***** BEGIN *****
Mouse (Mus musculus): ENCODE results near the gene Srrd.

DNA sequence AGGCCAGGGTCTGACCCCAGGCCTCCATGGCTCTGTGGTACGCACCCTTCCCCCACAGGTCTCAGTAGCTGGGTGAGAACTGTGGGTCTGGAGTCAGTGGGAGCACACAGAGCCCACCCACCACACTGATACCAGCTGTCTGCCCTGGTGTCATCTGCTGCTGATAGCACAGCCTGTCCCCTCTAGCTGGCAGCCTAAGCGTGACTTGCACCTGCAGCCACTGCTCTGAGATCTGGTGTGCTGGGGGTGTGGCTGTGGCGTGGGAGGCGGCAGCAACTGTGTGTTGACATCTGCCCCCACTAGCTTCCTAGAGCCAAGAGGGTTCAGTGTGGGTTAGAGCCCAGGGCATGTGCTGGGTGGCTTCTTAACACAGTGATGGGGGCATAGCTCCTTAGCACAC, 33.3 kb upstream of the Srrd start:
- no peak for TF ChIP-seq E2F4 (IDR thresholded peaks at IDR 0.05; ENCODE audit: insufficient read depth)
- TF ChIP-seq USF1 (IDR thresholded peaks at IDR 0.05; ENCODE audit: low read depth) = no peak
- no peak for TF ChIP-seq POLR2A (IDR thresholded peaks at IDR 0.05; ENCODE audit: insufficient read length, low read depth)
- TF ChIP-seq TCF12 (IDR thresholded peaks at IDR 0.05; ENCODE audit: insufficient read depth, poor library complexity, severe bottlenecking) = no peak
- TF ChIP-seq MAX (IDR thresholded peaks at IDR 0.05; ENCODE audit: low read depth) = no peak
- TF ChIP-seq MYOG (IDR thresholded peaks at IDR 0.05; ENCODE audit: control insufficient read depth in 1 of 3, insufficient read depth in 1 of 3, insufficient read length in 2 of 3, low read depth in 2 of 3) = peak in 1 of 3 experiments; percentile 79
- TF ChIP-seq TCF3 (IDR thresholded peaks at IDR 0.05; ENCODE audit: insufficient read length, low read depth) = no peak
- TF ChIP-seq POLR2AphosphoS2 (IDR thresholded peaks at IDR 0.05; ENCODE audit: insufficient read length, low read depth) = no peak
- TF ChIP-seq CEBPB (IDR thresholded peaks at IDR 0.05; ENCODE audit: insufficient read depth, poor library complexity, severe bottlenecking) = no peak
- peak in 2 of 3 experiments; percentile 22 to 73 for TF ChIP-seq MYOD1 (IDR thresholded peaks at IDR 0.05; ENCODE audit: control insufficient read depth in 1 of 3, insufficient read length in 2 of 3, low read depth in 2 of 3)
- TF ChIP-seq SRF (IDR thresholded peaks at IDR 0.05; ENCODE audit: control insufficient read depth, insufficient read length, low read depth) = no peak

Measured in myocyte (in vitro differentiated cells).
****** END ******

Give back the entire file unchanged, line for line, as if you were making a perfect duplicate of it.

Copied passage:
Mouse (Mus musculus): ENCODE results near the gene Srrd.

DNA sequence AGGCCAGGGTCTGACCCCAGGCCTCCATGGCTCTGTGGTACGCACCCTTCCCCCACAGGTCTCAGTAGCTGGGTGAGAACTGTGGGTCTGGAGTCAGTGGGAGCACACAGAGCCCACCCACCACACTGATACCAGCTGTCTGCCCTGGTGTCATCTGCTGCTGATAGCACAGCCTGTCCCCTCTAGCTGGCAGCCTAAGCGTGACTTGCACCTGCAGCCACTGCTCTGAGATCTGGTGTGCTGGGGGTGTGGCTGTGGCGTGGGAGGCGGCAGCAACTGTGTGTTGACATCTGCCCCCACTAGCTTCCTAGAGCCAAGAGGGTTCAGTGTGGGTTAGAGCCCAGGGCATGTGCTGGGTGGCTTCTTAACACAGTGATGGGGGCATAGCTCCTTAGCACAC, 33.3 kb upstream of the Srrd start:
- no peak for TF ChIP-seq E2F4 (IDR thresholded peaks at IDR 0.05; ENCODE audit: insufficient read depth)
- TF ChIP-seq USF1 (IDR thresholded peaks at IDR 0.05; ENCODE audit: low read depth) = no peak
- no peak for TF ChIP-seq POLR2A (IDR thresholded peaks at IDR 0.05; ENCODE audit: insufficient read length, low read depth)
- TF ChIP-seq TCF12 (IDR thresholded peaks at IDR 0.05; ENCODE audit: insufficient read depth, poor library complexity, severe bottlenecking) = no peak
- TF ChIP-seq MAX (IDR thresholded peaks at IDR 0.05; ENCODE audit: low read depth) = no peak
- TF ChIP-seq MYOG (IDR thresholded peaks at IDR 0.05; ENCODE audit: control insufficient read depth in 1 of 3, insufficient read depth in 1 of 3, insufficient read length in 2 of 3, low read depth in 2 of 3) = peak in 1 of 3 experiments; percentile 79
- TF ChIP-seq TCF3 (IDR thresholded peaks at IDR 0.05; ENCODE audit: insufficient read length, low read depth) = no peak
- TF ChIP-seq POLR2AphosphoS2 (IDR thresholded peaks at IDR 0.05; ENCODE audit: insufficient read length, low read depth) = no peak
- TF ChIP-seq CEBPB (IDR thresholded peaks at IDR 0.05; ENCODE audit: insufficient read depth, poor library complexity, severe bottlenecking) = no peak
- peak in 2 of 3 experiments; percentile 22 to 73 for TF ChIP-seq MYOD1 (IDR thresholded peaks at IDR 0.05; ENCODE audit: control insufficient read depth in 1 of 3, insufficient read length in 2 of 3, low read depth in 2 of 3)
- TF ChIP-seq SRF (IDR thresholded peaks at IDR 0.05; ENCODE audit: control insufficient read depth, insufficient read length, low read depth) = no peak

Measured in myocyte (in vitro differentiated cells).